A few tabletop studio shots would be a valuable exercise. Focus manually, calculate depth of field (with an agressive CoC), tripod, mirror lock-up, timer/remote trigger, etc., and get it right. I did this with my 50mm prime once and it blew me away (1 pixel wide dust!). Lighting to get good contrast also helps see how sharp things can get. After this exercise, I could get a feel for the lens softness wide open. It was really small compared to effect of mis-focusing.

    Also, it became clear that the autofocus system can be hit or miss (more like M-I-S-S), even under ideal conditions. Hey, it was a cheap lens!

    Tips not on the list:
    1) For subjects not at macro distance, autofocus with the center point and recompose. For most consumer cameras, the center autofocus point is more accurate than the peripheral ones (center will be a "cross type" point). Just note that the autofocus "point" is not exactly where the marks are, and are of course not perfect. For closer subjects you can easily change the focus plane appreciably while recomposing, but otherwise the idea is sound.

    2) If you have a parfocal lens (Tamron 17-50 f2.8 non-vc apparently is), then zoom in, focus, then zoom out/recompose. This was basic technique before autofocus. Should in principle work with autofocus, too (comments, anyone?). If it's varifocal (focus changes with zoom), I could still see a use if the change is very, very slight, since you can be really far off when focusing at 17mm. Something to experiment with.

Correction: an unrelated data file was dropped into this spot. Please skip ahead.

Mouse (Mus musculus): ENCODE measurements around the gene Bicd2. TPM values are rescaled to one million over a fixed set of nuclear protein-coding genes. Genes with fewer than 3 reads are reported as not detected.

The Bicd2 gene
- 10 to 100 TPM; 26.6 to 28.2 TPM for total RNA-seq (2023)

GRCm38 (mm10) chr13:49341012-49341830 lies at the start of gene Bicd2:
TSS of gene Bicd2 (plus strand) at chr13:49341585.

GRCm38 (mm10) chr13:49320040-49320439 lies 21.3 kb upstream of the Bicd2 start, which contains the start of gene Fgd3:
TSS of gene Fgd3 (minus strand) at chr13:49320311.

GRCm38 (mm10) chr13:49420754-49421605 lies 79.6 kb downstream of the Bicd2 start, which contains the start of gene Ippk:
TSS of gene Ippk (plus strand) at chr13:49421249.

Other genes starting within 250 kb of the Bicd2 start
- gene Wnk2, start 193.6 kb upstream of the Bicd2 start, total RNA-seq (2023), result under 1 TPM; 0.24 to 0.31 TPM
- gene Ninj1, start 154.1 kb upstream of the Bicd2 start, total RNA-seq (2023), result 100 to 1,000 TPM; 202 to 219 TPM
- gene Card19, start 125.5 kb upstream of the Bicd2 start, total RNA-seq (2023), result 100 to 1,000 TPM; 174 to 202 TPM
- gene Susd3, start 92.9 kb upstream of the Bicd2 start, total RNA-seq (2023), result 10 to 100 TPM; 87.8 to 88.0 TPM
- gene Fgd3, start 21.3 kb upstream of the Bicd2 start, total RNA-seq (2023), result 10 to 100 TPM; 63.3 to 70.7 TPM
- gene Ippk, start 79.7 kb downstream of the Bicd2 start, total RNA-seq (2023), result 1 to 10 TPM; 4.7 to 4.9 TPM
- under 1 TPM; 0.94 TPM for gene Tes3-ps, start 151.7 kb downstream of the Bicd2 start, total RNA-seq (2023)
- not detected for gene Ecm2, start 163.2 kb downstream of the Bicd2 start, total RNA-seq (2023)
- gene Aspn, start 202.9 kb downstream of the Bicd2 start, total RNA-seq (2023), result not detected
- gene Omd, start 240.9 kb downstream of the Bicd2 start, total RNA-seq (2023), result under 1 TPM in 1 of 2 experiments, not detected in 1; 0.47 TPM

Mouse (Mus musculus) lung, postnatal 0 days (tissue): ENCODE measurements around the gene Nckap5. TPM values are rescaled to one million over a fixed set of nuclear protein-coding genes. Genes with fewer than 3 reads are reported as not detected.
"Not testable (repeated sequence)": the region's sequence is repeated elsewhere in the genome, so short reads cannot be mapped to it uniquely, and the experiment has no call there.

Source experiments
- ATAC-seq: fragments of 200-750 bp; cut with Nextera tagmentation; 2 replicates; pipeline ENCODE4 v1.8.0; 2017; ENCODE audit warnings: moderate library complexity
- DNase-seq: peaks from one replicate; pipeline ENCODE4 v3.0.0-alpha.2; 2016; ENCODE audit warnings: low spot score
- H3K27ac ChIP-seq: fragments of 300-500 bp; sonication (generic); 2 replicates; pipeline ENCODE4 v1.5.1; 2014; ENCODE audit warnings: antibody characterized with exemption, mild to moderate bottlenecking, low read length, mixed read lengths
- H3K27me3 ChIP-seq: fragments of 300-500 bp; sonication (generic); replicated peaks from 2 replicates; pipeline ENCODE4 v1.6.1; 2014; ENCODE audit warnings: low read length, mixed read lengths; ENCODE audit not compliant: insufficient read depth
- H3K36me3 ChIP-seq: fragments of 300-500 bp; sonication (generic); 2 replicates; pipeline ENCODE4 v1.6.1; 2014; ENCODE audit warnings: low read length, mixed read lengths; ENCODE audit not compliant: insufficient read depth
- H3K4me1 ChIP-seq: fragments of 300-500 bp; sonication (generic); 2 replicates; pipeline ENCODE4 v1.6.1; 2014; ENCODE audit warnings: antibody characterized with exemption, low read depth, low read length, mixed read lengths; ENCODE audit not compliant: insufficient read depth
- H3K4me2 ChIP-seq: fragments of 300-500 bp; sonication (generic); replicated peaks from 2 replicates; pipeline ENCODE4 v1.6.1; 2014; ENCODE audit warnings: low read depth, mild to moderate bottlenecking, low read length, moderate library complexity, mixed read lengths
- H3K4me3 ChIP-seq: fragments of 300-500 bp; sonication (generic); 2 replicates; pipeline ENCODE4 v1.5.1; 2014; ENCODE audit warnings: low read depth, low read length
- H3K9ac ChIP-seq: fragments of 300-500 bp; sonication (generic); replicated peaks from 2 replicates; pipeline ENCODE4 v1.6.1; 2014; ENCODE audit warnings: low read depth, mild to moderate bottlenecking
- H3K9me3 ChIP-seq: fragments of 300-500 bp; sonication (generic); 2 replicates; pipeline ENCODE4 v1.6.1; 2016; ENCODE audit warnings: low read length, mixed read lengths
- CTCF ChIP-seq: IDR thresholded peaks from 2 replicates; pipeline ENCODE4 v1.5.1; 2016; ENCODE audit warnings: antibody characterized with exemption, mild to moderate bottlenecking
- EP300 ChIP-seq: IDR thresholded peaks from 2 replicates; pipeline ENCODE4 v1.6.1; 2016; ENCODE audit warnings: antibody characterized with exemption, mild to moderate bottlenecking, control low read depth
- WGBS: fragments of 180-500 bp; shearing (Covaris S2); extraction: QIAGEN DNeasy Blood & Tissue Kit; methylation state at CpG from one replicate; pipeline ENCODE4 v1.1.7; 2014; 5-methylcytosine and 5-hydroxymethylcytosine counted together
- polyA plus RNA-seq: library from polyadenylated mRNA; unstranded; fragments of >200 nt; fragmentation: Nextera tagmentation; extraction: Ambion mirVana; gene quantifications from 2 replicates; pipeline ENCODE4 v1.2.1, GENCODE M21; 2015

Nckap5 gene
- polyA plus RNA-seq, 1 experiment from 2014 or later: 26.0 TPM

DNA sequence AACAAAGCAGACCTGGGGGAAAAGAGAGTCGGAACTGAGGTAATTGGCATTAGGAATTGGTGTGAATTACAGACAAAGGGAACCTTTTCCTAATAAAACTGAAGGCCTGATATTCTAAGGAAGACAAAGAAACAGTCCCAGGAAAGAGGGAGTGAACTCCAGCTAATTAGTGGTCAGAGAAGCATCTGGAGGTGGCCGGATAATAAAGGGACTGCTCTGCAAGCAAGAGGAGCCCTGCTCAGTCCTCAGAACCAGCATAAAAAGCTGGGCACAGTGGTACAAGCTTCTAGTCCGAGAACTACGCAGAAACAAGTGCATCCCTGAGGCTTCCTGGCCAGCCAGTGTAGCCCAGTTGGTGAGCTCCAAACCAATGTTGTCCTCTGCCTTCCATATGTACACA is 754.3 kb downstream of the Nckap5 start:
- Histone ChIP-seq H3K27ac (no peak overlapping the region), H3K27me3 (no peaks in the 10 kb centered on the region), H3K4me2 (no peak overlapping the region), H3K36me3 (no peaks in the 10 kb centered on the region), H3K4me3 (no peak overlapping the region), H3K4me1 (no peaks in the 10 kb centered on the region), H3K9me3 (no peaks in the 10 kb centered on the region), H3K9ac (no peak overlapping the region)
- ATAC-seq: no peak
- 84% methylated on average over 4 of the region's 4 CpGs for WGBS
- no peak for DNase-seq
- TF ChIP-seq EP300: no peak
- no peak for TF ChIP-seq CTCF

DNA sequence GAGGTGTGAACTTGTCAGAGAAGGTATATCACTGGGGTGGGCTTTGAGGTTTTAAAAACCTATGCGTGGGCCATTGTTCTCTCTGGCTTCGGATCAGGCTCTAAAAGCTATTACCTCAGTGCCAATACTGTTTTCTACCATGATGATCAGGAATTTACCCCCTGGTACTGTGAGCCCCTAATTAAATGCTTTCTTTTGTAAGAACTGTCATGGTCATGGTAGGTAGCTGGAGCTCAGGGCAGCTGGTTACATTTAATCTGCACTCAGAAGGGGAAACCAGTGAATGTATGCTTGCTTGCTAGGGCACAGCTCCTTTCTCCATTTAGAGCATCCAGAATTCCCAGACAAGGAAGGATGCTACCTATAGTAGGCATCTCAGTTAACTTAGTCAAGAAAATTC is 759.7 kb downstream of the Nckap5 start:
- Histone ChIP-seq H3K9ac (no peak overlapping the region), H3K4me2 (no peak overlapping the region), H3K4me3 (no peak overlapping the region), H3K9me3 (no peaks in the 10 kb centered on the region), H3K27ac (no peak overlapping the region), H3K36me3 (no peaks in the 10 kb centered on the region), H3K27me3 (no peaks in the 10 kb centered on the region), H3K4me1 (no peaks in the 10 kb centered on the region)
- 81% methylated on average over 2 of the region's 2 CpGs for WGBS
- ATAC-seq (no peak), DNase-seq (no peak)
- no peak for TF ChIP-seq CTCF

Anyway, I mostly wrote about focusing issues, but don't underestimate camera shake and subject movement. Camera movement makes the entire image softer, which it looks like you have, even for the relatively in-focus areas. Lens softness is more pronounced in the corners almost always. Of course, those areas are also simultaneously out-of-focus most of the time, so while it can be difficult to tell what's causing edge softness in those shots, then it hardly matters.
    Last edited by EricS1; 12th December 2011 at 10:38 PM.

  11. #31

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    Get yourself acquainted with what hyper-focal distance is when it comes to achieving specific depth of field for maximum sharpness.